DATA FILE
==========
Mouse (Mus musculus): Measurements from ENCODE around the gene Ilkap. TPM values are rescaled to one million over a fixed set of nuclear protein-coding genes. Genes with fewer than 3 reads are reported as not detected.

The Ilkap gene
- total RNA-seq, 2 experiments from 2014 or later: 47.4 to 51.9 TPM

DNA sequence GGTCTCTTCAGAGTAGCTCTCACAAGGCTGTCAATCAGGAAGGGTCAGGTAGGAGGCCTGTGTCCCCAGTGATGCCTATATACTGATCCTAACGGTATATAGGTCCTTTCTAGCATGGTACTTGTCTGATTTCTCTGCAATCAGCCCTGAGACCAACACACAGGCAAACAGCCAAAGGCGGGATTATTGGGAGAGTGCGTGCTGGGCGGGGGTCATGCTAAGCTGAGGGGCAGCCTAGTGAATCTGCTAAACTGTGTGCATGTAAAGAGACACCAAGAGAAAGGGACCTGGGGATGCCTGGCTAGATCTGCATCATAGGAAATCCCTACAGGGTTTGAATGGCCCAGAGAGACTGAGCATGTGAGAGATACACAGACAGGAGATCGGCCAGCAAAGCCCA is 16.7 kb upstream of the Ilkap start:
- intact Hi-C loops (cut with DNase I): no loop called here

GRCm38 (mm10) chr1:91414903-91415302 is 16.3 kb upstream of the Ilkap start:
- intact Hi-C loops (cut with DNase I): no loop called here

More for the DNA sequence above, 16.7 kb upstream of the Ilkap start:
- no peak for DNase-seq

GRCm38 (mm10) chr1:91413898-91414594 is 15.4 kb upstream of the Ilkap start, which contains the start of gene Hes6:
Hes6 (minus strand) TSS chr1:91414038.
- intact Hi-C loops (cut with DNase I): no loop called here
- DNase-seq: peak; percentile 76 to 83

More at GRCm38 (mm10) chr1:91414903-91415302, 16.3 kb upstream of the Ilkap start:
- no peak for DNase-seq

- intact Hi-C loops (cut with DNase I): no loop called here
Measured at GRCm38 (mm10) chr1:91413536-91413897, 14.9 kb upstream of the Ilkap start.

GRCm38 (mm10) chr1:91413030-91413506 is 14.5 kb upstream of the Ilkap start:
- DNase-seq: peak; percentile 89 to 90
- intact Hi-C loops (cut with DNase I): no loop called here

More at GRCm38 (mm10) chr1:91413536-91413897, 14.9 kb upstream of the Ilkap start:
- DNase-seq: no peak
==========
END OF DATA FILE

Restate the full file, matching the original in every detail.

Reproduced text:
Mouse (Mus musculus): Measurements from ENCODE around the gene Ilkap. TPM values are rescaled to one million over a fixed set of nuclear protein-coding genes. Genes with fewer than 3 reads are reported as not detected.

The Ilkap gene
- total RNA-seq, 2 experiments from 2014 or later: 47.4 to 51.9 TPM

DNA sequence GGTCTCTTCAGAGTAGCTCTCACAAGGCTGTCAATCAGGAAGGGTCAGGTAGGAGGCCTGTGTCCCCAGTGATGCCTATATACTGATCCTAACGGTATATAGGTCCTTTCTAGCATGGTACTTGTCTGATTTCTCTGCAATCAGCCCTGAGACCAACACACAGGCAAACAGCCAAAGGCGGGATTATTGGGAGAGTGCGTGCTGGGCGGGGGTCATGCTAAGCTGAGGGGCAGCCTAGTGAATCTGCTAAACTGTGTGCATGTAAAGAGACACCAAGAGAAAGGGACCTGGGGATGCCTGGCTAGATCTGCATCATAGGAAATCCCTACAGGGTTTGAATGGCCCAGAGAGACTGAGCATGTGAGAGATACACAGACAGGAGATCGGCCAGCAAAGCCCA is 16.7 kb upstream of the Ilkap start:
- intact Hi-C loops (cut with DNase I): no loop called here

GRCm38 (mm10) chr1:91414903-91415302 is 16.3 kb upstream of the Ilkap start:
- intact Hi-C loops (cut with DNase I): no loop called here

More for the DNA sequence above, 16.7 kb upstream of the Ilkap start:
- no peak for DNase-seq

GRCm38 (mm10) chr1:91413898-91414594 is 15.4 kb upstream of the Ilkap start, which contains the start of gene Hes6:
Hes6 (minus strand) TSS chr1:91414038.
- intact Hi-C loops (cut with DNase I): no loop called here
- DNase-seq: peak; percentile 76 to 83

More at GRCm38 (mm10) chr1:91414903-91415302, 16.3 kb upstream of the Ilkap start:
- no peak for DNase-seq

- intact Hi-C loops (cut with DNase I): no loop called here
Measured at GRCm38 (mm10) chr1:91413536-91413897, 14.9 kb upstream of the Ilkap start.

GRCm38 (mm10) chr1:91413030-91413506 is 14.5 kb upstream of the Ilkap start:
- DNase-seq: peak; percentile 89 to 90
- intact Hi-C loops (cut with DNase I): no loop called here

More at GRCm38 (mm10) chr1:91413536-91413897, 14.9 kb upstream of the Ilkap start:
- DNase-seq: no peak